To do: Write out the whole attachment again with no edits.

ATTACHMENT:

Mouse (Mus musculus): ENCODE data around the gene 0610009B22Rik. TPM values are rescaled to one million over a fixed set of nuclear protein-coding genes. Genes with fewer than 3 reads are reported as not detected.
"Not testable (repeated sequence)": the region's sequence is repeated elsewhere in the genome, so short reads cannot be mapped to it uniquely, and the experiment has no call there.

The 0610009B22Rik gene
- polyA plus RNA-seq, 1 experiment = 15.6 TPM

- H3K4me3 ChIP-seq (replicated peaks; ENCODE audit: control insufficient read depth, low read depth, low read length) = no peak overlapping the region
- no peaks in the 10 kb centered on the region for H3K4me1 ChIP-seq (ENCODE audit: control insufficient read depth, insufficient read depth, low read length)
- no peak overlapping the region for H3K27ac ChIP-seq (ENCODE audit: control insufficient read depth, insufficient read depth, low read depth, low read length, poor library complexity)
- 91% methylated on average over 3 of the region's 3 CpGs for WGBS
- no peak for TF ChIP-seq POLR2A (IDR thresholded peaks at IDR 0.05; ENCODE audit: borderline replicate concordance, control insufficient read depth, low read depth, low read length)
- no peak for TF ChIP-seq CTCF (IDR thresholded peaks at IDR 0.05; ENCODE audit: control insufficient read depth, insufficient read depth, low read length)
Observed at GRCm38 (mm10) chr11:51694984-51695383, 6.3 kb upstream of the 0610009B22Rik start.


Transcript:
Mouse (Mus musculus): ENCODE data around the gene 0610009B22Rik. TPM values are rescaled to one million over a fixed set of nuclear protein-coding genes. Genes with fewer than 3 reads are reported as not detected.
"Not testable (repeated sequence)": the region's sequence is repeated elsewhere in the genome, so short reads cannot be mapped to it uniquely, and the experiment has no call there.

The 0610009B22Rik gene
- polyA plus RNA-seq, 1 experiment = 15.6 TPM

- H3K4me3 ChIP-seq (replicated peaks; ENCODE audit: control insufficient read depth, low read depth, low read length) = no peak overlapping the region
- no peaks in the 10 kb centered on the region for H3K4me1 ChIP-seq (ENCODE audit: control insufficient read depth, insufficient read depth, low read length)
- no peak overlapping the region for H3K27ac ChIP-seq (ENCODE audit: control insufficient read depth, insufficient read depth, low read depth, low read length, poor library complexity)
- 91% methylated on average over 3 of the region's 3 CpGs for WGBS
- no peak for TF ChIP-seq POLR2A (IDR thresholded peaks at IDR 0.05; ENCODE audit: borderline replicate concordance, control insufficient read depth, low read depth, low read length)
- no peak for TF ChIP-seq CTCF (IDR thresholded peaks at IDR 0.05; ENCODE audit: control insufficient read depth, insufficient read depth, low read length)
Observed at GRCm38 (mm10) chr11:51694984-51695383, 6.3 kb upstream of the 0610009B22Rik start.